18) De Choudhury, M., S. Counts, and E. Horvitz.(2013). Predicting postpartum changes in emotion and behavior via social media. in Proceedings of the SIGCHI conference on human factors in computing systems. Paris.

19) Kosinski, M., D. Stillwell, and T. Graepel. (2013) Private traits and attributes are predictable from digital records of human behavior. National Acad Sciences. 110(15): 5802-5805.

20) Argamon, S., et al. (2009) Automatically profiling the author of an anonymous text. Communications of the ACM. 52(2): 119-123.

21) Jones, R., et al.(2007). " I know what you did last summer" query logs and user privacy. in Proceedings of the sixteenth ACM conference on Conference on information and knowledge management. Lisboa: CIKM.

22) Pal, S. and K. Misra. (2019) Effect of social media on learning resistance among university students. ZENITH International Journal of Multidisciplinary Research. 9(1): 194-200.

23) Gross, E.F. (2004) Adolescent Internet use: What we expect, what teens report. Journal of Applied Developmental Psychology. 25(6): 633-649.

24) Vasan, M. (2016) Netizens’ attitude towards social networking sites - A factor analysis approach. International Journal of Multidisciplinary Research and Development. 3(3): 201-204.

25) Grieve, R., et al. (2013) Face-to-face or Facebook: Can social connectedness be derived online? Computers in Human Behavior. 29(3): 604-609.

26) Anderson, B., et al. (2012) Facebook psychology: Popular questions answered by research. Psychology of Popular Media Culture. 1(1): 23-37.

27) Boyd, D.M. and N.B. Ellison. (2007) Social network sites: Definition, history, and scholarship. Journal of Computermediated Communication. 13(1): 210-230.

28) Madge, C., et al. (2009) Facebook, social integration and informal learning at university: 'It is more for socialising and talking to friends about work than for actually doing work'. Learning, Media and Technology. 34(2): 141-155.

29) Karakayali, N. and A. Kilic. (2013) More network conscious than ever? Challenges, strategies, and analytic labor of users in the Facebook environment. Journal of Computer-Mediated Communication. 18(2): 175-193.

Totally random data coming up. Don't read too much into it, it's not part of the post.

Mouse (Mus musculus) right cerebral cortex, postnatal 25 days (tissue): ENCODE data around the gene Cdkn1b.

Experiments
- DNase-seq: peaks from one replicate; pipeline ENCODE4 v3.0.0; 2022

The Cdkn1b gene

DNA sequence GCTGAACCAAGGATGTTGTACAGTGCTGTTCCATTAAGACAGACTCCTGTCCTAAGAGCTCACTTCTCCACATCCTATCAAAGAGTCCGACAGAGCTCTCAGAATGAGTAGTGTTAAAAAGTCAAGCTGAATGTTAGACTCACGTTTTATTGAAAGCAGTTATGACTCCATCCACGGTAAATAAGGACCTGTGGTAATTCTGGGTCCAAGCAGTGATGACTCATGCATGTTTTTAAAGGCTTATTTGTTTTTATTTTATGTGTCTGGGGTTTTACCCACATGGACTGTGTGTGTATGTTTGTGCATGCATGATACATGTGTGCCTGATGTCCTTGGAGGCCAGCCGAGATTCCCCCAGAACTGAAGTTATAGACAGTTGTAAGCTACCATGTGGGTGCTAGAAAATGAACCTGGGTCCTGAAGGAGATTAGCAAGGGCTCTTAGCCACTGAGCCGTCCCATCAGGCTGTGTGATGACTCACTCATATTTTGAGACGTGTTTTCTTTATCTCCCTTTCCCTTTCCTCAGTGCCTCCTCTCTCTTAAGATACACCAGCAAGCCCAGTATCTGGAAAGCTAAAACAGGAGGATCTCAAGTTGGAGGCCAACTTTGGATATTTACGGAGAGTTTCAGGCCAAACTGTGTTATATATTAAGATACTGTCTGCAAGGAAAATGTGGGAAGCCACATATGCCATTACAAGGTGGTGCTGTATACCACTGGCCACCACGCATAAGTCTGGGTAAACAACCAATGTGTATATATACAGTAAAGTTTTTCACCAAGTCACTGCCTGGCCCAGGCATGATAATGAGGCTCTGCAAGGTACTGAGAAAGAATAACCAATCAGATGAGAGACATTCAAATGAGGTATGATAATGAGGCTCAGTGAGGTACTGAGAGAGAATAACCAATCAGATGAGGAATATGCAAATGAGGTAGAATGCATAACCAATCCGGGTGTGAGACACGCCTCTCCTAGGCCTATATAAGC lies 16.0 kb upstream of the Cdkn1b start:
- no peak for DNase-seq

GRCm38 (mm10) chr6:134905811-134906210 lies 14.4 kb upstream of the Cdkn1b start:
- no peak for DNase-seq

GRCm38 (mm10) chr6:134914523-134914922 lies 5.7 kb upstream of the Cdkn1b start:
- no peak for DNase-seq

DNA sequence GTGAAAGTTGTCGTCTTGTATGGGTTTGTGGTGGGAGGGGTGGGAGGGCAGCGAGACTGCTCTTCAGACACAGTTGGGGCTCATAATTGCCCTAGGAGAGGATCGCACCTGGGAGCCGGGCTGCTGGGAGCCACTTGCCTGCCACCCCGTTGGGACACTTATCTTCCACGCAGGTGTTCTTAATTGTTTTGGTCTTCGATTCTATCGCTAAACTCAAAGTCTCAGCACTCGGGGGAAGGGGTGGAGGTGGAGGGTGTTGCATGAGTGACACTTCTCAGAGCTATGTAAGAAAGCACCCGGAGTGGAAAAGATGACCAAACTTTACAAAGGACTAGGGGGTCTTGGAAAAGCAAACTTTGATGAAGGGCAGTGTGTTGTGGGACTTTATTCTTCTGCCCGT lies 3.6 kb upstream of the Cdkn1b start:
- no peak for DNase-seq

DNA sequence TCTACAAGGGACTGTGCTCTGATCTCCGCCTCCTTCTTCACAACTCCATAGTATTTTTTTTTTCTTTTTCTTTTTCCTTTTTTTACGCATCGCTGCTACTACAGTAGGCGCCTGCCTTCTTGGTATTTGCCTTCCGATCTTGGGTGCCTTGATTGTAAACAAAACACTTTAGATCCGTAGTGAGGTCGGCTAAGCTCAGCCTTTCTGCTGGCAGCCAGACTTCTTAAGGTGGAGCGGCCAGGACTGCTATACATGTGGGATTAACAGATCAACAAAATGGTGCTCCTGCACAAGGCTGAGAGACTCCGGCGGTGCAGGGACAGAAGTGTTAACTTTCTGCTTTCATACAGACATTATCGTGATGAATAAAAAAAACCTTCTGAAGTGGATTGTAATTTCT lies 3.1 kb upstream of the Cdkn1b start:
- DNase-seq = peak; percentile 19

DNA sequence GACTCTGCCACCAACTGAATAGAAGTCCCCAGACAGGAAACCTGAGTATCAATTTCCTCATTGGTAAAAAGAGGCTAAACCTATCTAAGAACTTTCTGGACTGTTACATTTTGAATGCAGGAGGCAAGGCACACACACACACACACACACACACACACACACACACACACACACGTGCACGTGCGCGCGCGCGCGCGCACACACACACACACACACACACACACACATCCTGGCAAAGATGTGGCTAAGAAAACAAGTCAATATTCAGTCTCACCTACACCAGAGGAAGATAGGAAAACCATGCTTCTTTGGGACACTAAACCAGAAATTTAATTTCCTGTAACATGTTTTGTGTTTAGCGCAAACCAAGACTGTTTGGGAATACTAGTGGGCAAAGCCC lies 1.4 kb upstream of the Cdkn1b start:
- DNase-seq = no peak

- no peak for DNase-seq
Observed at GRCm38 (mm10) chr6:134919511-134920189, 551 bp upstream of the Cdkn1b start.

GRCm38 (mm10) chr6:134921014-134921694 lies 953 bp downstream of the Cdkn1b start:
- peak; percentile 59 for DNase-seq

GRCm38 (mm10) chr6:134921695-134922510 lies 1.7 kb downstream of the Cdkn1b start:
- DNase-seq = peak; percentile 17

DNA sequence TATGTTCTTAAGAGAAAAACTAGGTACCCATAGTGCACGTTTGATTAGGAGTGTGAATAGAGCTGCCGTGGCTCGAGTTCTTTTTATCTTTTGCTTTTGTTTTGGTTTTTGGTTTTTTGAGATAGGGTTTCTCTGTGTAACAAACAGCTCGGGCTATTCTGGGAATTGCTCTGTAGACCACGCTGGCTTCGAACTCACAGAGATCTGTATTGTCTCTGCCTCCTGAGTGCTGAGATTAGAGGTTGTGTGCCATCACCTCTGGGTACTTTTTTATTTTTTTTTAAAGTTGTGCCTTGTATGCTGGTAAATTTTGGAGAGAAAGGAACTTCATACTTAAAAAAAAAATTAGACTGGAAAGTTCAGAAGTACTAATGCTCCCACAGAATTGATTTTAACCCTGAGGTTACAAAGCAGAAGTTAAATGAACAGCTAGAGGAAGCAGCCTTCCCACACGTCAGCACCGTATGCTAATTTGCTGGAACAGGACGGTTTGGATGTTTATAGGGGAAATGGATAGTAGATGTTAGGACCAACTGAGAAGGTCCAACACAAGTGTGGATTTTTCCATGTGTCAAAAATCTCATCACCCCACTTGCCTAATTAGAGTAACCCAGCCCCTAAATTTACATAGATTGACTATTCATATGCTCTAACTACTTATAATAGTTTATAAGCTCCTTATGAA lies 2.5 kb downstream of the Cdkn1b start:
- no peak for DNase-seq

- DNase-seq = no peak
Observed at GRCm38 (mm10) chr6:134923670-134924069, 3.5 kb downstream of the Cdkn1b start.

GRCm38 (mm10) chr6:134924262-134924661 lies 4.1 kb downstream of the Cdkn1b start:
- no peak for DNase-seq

30) Back, M.D., et al. (2010) Facebook profiles reflect actual personality, not self-idealization. Psychological Science. 21(3): 372-374.

31) Matzler, K., et al. (2008) Personality traits and knowledge sharing. Journal of Economic Psychology. 29(3): 301-313.

32) Zheng, W., et al. (2016) Profile pictures on social media: Gender and regional differences. Computers in Human Behavior. 63: 891-898.

33) Kapidzic, S. and S.C. Herring. (2015) Race, gender, and self-presentation in teen profile photographs. New Media & Society. 17(6): 958-976.

34) Seidman, G. and O.S. Miller. (2013) Effects of gender and physical attractiveness on visual attention to Facebook profiles. Cyberpsychology, Behavior, and Social Networking. 16(1): 20-24.

35) Yang, Q. and Z. Li. (2014) A picture is worth a thousand words: Chinese college students’ self-presentation on social networking sites. Journal of Communications Media Studies. 6(1): 70-94.

36) Döring, N., A. Reif, and S. Poeschl. (2016) How gender-stereotypical are selfies? A content analysis and comparison with magazine adverts. Computers in Human Behavior. 55: 955-962.

37) Reed, P. (2013) Hashtags and retweets: Using Twitter to aid community, communication and casual (informal) learning. Research in Learning Technology. 21: 1-21.

38) Simoes, P. and J. Mota.(2010). Twitter: The Heart of your PLE. in The PLE Conference 2010.

39) Couros, A.(2010) Developing personal learning networks for open and social learning, in Emerging technologies in distance education Athabasca University: Athabasca, AB. p. 109-128.

40) Palmer, S. (2013) Characterisation of the use of Twitter by Australian universities. Journal of Higher Education Policy and Management. 35(4): 333-344.